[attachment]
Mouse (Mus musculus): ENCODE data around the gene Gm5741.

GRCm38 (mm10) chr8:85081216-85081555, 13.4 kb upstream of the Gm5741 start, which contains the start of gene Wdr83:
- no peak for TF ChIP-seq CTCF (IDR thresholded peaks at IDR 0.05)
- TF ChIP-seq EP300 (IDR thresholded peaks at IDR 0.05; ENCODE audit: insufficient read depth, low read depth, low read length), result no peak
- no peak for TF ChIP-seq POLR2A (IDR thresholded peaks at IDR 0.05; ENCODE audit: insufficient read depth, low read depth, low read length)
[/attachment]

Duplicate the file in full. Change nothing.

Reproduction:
Mouse (Mus musculus): ENCODE data around the gene Gm5741.

GRCm38 (mm10) chr8:85081216-85081555, 13.4 kb upstream of the Gm5741 start, which contains the start of gene Wdr83:
- no peak for TF ChIP-seq CTCF (IDR thresholded peaks at IDR 0.05)
- TF ChIP-seq EP300 (IDR thresholded peaks at IDR 0.05; ENCODE audit: insufficient read depth, low read depth, low read length), result no peak
- no peak for TF ChIP-seq POLR2A (IDR thresholded peaks at IDR 0.05; ENCODE audit: insufficient read depth, low read depth, low read length)